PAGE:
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  • Writer's pictureDeric Hollings

What is rEBt?


When familiarizing people with Rational Emotive Behavior Therapy (REBT), I usually begin by discussing the ABC Model. To illustrate how I do this, it may be useful to understand how the model is arranged.


(A)ction – What occurred


(B)elief – What you told yourself about (A) that resulted in (C)


(C)onsequence – What you felt (emotion or bodily sensation) about what happened and what you did (behavior)


(D)isputation – How you might challenge (D) what you told yourself (B), which led to (C)


(E)ffective new belief – What (E)ffective new beliefs, also called “effective belief” (EB), you can tell yourself rather than using unhelpful or unhealthy narratives (B)


Now, I’ll use an imagined example to demonstrate how the model works.


(A)ction – Typically, John Doe will not commit to plans when his cousin Henry requests a response regarding an invitation to Henry’s wedding.


(B)elief – Henry tells himself, “This is awful, because I can’t stand when people blow me of and John ought to know better than to prolong his reply.”


(C)onsequence – Henry becomes angry, he experiences tightness in his chest, and he blocks John on all social media platforms.


When using the REBT method, I find value in working towards a goal with clients. Suppose Henry tells me that rather than anger, he’d prefer annoyance and the ability to be receptive if John attempts to confirm the invitation.


(D)isputation – Disputing the self-disturbing belief, Henry admits that while he’d prefer John to RSVP, it’s unreasonable to demand a response. As well, Henry recognizes that John has a history of noncommittal. Instead of angering himself by what is, rather than what Henry thinks ought to be, he can use unconditional other-acceptance.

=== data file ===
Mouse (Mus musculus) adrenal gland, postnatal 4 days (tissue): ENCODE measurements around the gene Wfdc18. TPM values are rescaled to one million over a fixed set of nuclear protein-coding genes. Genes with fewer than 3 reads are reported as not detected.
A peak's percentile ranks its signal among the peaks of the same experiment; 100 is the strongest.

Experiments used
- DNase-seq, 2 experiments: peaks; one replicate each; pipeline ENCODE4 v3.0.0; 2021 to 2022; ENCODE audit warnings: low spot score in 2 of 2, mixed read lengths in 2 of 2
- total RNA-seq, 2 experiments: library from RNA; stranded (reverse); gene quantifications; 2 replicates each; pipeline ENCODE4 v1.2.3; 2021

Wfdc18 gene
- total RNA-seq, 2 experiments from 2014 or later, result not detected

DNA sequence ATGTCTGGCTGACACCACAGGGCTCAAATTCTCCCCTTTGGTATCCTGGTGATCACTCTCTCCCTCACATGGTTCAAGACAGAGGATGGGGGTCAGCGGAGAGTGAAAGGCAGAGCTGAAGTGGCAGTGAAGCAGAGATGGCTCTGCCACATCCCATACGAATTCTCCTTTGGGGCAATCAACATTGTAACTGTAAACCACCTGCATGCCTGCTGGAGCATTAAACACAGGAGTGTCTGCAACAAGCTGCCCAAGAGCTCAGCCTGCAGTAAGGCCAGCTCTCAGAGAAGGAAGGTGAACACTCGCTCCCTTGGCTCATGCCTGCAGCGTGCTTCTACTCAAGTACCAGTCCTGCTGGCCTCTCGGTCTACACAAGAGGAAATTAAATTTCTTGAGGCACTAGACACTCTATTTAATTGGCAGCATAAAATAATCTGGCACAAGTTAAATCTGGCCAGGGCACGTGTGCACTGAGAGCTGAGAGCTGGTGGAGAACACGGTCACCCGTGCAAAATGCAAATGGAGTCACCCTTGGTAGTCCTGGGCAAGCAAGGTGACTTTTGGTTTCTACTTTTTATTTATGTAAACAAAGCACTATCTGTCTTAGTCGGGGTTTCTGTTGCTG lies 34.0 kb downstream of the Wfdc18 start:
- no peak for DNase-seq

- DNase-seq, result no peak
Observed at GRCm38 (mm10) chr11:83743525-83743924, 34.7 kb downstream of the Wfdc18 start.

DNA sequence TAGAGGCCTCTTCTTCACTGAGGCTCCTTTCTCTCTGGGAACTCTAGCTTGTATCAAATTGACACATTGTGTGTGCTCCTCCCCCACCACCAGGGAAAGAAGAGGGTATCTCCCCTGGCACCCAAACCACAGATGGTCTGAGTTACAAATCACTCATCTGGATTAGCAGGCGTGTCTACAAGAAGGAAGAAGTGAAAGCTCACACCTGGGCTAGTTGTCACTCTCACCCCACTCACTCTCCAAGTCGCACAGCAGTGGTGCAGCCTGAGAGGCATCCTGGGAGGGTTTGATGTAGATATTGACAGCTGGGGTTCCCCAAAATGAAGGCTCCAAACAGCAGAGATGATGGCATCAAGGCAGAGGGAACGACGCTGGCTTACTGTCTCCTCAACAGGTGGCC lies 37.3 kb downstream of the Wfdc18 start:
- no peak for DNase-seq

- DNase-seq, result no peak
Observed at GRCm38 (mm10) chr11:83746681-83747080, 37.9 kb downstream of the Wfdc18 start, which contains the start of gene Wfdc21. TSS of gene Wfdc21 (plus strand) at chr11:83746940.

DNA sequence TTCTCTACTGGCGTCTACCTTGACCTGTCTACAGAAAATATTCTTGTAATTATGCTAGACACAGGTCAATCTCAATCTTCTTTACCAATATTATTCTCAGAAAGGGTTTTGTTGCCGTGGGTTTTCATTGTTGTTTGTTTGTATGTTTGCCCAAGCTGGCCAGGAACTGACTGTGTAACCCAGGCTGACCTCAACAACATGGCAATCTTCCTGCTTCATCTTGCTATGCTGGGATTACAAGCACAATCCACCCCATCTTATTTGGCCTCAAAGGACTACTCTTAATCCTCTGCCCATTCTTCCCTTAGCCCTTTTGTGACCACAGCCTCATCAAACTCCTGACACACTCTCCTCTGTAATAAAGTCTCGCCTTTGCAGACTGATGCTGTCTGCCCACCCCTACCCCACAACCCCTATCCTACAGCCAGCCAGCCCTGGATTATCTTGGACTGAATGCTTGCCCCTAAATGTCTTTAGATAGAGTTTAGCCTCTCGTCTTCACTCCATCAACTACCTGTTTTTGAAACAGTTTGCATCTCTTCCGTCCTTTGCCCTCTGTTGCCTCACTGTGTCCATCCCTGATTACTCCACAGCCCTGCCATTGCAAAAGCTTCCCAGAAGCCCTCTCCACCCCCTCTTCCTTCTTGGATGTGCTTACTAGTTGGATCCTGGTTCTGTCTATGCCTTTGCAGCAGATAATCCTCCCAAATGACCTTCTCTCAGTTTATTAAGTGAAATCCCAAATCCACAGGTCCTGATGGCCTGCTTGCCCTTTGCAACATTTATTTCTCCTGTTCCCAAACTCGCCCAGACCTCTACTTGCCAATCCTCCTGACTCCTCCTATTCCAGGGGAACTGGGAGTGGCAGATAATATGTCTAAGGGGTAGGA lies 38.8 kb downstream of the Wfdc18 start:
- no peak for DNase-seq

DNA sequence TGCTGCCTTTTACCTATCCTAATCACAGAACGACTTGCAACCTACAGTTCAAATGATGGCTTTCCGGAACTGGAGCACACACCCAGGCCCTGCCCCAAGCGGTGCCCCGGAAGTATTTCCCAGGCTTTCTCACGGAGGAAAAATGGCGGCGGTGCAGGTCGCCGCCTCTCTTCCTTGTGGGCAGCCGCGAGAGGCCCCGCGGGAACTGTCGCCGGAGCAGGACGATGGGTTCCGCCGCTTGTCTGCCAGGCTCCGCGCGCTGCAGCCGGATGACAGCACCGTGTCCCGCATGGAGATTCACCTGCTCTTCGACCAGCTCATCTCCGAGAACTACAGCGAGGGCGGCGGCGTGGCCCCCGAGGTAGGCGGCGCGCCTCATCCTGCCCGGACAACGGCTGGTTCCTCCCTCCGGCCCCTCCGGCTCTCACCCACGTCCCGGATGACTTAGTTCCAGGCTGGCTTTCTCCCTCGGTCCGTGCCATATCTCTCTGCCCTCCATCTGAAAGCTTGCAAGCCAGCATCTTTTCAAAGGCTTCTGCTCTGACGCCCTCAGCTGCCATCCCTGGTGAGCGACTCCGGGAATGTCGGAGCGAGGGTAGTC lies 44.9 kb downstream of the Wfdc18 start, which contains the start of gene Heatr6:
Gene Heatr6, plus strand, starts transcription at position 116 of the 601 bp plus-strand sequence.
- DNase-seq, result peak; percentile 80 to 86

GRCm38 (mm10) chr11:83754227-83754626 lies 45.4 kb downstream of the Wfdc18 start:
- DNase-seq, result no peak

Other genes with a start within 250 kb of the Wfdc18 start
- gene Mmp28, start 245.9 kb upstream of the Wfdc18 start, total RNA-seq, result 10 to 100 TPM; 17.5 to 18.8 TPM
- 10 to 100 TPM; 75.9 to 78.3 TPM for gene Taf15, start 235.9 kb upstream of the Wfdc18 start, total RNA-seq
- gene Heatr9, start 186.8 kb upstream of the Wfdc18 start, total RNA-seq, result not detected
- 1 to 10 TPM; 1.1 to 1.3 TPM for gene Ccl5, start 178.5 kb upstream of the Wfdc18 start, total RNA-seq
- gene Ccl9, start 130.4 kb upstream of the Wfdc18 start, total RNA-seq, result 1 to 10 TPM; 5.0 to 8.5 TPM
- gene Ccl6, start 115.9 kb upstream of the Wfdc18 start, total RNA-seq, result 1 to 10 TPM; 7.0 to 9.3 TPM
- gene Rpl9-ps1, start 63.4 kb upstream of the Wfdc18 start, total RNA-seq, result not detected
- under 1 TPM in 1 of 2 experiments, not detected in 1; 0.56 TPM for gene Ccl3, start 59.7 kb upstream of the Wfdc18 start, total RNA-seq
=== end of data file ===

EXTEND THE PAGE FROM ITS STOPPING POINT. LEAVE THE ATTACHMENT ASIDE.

(E)ffective belief – Henry concludes, “While I’d like for John to do as I wish, he’s under no obligation to do so and I know John has a pattern of indecisiveness, so I won’t stipulate for him to behave otherwise.”


Practitioners of REBT maintain that there isn’t an action-consequence connection. Rather, people tend to disturb themselves using a belief-consequence connection.


When practicing REBT, we don’t dispute the action, because that’s a real event that is likely beyond our control. Likewise, we don’t dispute the consequence, because it’s a real result of what we told ourselves.


Rather than disputing realistic matters that are either beyond our control or which serve as the aftereffect of our unhelpful beliefs, we instead focus on challenging our assumptions and attitudes which cause the consequence. We dispute beliefs.


The aim of disputation is to develop an EB. We can then plug this healthy belief into the ABC Model to determine whether or not it better serves out interests or goals.


(A) – Typically, John will not commit to plans when his cousin Henry requests a response regarding an invitation to Henry’s wedding.


(EB) – Henry concludes, “While I’d like for John to do as I wish, he’s under no obligation to do so and I know John has a pattern of indecisiveness, so I won’t stipulate for him to behave otherwise.”


(C) – Though Henry is slightly annoyed by John’s hesitancy, Henry is no longer angry. As well, Henry has no significant chest or bodily sensations and he unblocks John on all social media platforms, leaving the line of communication open.


Henry’s therapeutic goal of preferring annoyance over anger, and giving himself the ability to be receptive if John attempts to confirm the invitation, has been met. This is what rEBt is and how it may serve you.